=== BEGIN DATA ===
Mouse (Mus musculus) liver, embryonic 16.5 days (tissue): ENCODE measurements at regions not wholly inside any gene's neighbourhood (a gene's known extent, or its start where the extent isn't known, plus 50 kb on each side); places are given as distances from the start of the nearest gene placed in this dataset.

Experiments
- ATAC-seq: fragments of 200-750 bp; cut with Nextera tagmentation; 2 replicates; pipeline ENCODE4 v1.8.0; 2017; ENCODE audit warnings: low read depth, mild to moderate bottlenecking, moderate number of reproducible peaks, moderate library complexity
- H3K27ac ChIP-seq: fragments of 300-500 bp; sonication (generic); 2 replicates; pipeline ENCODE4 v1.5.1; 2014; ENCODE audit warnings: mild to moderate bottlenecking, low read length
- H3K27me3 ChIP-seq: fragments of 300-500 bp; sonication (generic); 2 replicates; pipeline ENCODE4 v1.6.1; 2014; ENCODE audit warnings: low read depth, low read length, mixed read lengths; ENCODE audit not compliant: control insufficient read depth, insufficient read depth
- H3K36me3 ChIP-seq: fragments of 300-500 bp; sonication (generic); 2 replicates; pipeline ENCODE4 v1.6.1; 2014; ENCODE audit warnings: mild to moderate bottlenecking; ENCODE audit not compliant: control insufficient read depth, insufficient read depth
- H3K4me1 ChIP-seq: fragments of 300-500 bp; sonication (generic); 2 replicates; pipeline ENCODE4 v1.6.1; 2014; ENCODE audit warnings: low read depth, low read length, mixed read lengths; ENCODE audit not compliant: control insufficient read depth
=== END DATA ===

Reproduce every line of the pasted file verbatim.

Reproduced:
Mouse (Mus musculus) liver, embryonic 16.5 days (tissue): ENCODE measurements at regions not wholly inside any gene's neighbourhood (a gene's known extent, or its start where the extent isn't known, plus 50 kb on each side); places are given as distances from the start of the nearest gene placed in this dataset.

Experiments
- ATAC-seq: fragments of 200-750 bp; cut with Nextera tagmentation; 2 replicates; pipeline ENCODE4 v1.8.0; 2017; ENCODE audit warnings: low read depth, mild to moderate bottlenecking, moderate number of reproducible peaks, moderate library complexity
- H3K27ac ChIP-seq: fragments of 300-500 bp; sonication (generic); 2 replicates; pipeline ENCODE4 v1.5.1; 2014; ENCODE audit warnings: mild to moderate bottlenecking, low read length
- H3K27me3 ChIP-seq: fragments of 300-500 bp; sonication (generic); 2 replicates; pipeline ENCODE4 v1.6.1; 2014; ENCODE audit warnings: low read depth, low read length, mixed read lengths; ENCODE audit not compliant: control insufficient read depth, insufficient read depth
- H3K36me3 ChIP-seq: fragments of 300-500 bp; sonication (generic); 2 replicates; pipeline ENCODE4 v1.6.1; 2014; ENCODE audit warnings: mild to moderate bottlenecking; ENCODE audit not compliant: control insufficient read depth, insufficient read depth
- H3K4me1 ChIP-seq: fragments of 300-500 bp; sonication (generic); 2 replicates; pipeline ENCODE4 v1.6.1; 2014; ENCODE audit warnings: low read depth, low read length, mixed read lengths; ENCODE audit not compliant: control insufficient read depth